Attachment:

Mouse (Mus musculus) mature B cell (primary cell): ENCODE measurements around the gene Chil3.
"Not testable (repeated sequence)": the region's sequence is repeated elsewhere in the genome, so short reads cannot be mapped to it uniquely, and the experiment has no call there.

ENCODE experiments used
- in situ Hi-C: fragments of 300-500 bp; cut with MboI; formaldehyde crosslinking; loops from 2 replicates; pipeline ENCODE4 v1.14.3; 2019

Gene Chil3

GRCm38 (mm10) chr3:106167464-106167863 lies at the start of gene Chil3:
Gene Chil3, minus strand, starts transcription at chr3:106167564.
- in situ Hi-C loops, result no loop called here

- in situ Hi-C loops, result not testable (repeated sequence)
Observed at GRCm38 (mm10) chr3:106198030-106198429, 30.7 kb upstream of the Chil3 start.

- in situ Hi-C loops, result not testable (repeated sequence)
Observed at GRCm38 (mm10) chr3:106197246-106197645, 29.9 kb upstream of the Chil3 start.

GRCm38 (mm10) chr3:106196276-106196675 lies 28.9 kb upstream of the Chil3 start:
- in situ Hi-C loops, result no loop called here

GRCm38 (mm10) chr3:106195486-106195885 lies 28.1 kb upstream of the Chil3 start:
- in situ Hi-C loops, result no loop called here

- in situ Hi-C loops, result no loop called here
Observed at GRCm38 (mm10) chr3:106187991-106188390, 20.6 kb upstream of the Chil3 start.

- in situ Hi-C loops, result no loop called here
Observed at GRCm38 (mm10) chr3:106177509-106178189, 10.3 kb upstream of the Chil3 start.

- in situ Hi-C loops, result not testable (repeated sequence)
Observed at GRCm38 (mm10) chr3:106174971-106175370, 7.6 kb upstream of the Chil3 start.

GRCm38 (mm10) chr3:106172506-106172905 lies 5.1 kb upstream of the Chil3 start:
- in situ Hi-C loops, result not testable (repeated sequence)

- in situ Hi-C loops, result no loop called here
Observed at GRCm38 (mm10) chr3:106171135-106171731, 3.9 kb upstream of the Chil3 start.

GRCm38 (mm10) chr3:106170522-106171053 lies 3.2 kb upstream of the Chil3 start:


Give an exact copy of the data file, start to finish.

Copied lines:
Mouse (Mus musculus) mature B cell (primary cell): ENCODE measurements around the gene Chil3.
"Not testable (repeated sequence)": the region's sequence is repeated elsewhere in the genome, so short reads cannot be mapped to it uniquely, and the experiment has no call there.

ENCODE experiments used
- in situ Hi-C: fragments of 300-500 bp; cut with MboI; formaldehyde crosslinking; loops from 2 replicates; pipeline ENCODE4 v1.14.3; 2019

Gene Chil3

GRCm38 (mm10) chr3:106167464-106167863 lies at the start of gene Chil3:
Gene Chil3, minus strand, starts transcription at chr3:106167564.
- in situ Hi-C loops, result no loop called here

- in situ Hi-C loops, result not testable (repeated sequence)
Observed at GRCm38 (mm10) chr3:106198030-106198429, 30.7 kb upstream of the Chil3 start.

- in situ Hi-C loops, result not testable (repeated sequence)
Observed at GRCm38 (mm10) chr3:106197246-106197645, 29.9 kb upstream of the Chil3 start.

GRCm38 (mm10) chr3:106196276-106196675 lies 28.9 kb upstream of the Chil3 start:
- in situ Hi-C loops, result no loop called here

GRCm38 (mm10) chr3:106195486-106195885 lies 28.1 kb upstream of the Chil3 start:
- in situ Hi-C loops, result no loop called here

- in situ Hi-C loops, result no loop called here
Observed at GRCm38 (mm10) chr3:106187991-106188390, 20.6 kb upstream of the Chil3 start.

- in situ Hi-C loops, result no loop called here
Observed at GRCm38 (mm10) chr3:106177509-106178189, 10.3 kb upstream of the Chil3 start.

- in situ Hi-C loops, result not testable (repeated sequence)
Observed at GRCm38 (mm10) chr3:106174971-106175370, 7.6 kb upstream of the Chil3 start.

GRCm38 (mm10) chr3:106172506-106172905 lies 5.1 kb upstream of the Chil3 start:
- in situ Hi-C loops, result not testable (repeated sequence)

- in situ Hi-C loops, result no loop called here
Observed at GRCm38 (mm10) chr3:106171135-106171731, 3.9 kb upstream of the Chil3 start.

GRCm38 (mm10) chr3:106170522-106171053 lies 3.2 kb upstream of the Chil3 start: